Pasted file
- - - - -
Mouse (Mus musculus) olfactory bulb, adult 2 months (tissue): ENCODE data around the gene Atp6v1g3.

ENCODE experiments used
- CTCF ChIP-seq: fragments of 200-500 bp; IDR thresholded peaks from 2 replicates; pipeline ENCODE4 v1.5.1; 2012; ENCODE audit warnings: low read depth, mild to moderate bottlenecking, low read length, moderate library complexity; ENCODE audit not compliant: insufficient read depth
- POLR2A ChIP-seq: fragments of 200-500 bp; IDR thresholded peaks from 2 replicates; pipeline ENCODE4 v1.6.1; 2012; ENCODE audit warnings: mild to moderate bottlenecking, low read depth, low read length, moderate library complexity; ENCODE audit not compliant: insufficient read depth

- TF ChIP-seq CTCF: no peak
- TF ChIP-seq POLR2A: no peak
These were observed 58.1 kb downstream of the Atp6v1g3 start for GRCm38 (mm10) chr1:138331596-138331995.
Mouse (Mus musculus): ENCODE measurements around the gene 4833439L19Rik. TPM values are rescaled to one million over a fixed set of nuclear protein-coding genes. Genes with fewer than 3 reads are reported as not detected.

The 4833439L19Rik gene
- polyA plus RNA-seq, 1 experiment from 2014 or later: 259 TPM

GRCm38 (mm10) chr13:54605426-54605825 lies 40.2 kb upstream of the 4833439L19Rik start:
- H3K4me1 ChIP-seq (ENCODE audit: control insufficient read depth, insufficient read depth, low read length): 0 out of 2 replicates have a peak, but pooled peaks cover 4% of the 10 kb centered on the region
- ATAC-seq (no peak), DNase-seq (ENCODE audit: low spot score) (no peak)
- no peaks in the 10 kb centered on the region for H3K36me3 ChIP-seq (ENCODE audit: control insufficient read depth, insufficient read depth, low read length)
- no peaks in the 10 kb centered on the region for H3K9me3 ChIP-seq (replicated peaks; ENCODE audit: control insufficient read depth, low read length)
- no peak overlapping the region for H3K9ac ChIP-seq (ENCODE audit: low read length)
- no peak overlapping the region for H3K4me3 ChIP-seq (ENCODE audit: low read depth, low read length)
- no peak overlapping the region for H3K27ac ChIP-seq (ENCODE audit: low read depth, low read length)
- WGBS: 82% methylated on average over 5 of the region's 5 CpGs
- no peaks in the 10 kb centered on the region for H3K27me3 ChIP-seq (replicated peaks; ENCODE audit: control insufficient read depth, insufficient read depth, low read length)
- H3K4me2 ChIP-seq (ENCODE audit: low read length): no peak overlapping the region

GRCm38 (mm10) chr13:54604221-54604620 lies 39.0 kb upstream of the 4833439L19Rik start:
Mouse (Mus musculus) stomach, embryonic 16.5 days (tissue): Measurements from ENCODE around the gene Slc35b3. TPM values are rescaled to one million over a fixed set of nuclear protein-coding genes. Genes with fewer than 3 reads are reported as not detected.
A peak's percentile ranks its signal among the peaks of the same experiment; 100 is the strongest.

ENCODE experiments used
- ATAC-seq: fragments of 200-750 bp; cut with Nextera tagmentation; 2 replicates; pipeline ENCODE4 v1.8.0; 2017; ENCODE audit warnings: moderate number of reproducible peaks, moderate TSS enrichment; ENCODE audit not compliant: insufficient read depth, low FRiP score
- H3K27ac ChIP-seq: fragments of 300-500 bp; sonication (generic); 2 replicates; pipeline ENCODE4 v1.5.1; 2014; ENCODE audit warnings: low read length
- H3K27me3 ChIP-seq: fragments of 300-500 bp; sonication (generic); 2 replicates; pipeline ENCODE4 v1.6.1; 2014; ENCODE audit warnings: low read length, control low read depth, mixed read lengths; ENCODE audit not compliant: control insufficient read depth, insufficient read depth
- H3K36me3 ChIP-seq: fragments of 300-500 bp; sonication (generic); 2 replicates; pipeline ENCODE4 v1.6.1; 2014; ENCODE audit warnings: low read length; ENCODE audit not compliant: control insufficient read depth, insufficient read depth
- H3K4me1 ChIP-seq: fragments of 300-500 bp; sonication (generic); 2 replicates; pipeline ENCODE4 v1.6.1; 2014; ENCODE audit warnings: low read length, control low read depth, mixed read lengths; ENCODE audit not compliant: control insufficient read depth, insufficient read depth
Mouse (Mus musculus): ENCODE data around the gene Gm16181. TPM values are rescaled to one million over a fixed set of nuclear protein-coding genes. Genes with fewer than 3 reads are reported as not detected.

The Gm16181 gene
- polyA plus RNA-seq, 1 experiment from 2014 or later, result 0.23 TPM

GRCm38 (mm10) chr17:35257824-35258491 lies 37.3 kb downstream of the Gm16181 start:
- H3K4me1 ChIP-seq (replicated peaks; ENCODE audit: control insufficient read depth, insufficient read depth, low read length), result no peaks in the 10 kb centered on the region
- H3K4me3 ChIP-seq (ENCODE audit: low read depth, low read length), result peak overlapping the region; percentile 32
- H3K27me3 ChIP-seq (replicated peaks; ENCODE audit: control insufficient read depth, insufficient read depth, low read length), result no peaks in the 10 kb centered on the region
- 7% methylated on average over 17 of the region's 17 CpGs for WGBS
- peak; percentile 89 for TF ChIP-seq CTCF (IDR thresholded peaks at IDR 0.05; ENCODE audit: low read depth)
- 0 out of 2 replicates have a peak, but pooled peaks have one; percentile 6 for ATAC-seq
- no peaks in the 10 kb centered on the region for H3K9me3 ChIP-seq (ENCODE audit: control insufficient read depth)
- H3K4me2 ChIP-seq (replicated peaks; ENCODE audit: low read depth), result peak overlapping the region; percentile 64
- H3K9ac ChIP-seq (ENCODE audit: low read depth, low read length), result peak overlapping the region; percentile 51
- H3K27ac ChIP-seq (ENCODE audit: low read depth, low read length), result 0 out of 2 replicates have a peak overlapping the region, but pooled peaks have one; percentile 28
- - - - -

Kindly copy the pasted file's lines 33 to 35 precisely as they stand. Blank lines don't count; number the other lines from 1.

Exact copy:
- polyA plus RNA-seq, 1 experiment from 2014 or later, result 0.23 TPM

GRCm38 (mm10) chr17:35257824-35258491 lies 37.3 kb downstream of the Gm16181 start:
- H3K4me1 ChIP-seq (replicated peaks; ENCODE audit: control insufficient read depth, insufficient read depth, low read length), result no peaks in the 10 kb centered on the region